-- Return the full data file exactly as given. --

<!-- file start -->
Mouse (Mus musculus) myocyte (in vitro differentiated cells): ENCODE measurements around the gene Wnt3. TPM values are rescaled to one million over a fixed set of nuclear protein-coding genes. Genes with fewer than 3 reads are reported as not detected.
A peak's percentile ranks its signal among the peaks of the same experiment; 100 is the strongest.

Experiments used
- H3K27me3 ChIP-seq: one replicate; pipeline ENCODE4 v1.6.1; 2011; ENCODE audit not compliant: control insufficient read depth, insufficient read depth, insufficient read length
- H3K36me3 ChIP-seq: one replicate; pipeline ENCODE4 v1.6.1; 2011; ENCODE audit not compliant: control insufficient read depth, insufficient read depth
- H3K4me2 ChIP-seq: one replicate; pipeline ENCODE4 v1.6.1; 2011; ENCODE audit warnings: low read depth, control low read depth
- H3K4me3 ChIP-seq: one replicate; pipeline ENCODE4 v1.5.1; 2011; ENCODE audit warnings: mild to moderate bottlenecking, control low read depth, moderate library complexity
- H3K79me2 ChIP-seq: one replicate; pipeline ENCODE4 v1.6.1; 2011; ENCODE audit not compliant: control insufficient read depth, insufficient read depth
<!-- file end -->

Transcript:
Mouse (Mus musculus) myocyte (in vitro differentiated cells): ENCODE measurements around the gene Wnt3. TPM values are rescaled to one million over a fixed set of nuclear protein-coding genes. Genes with fewer than 3 reads are reported as not detected.
A peak's percentile ranks its signal among the peaks of the same experiment; 100 is the strongest.

Experiments used
- H3K27me3 ChIP-seq: one replicate; pipeline ENCODE4 v1.6.1; 2011; ENCODE audit not compliant: control insufficient read depth, insufficient read depth, insufficient read length
- H3K36me3 ChIP-seq: one replicate; pipeline ENCODE4 v1.6.1; 2011; ENCODE audit not compliant: control insufficient read depth, insufficient read depth
- H3K4me2 ChIP-seq: one replicate; pipeline ENCODE4 v1.6.1; 2011; ENCODE audit warnings: low read depth, control low read depth
- H3K4me3 ChIP-seq: one replicate; pipeline ENCODE4 v1.5.1; 2011; ENCODE audit warnings: mild to moderate bottlenecking, control low read depth, moderate library complexity
- H3K79me2 ChIP-seq: one replicate; pipeline ENCODE4 v1.6.1; 2011; ENCODE audit not compliant: control insufficient read depth, insufficient read depth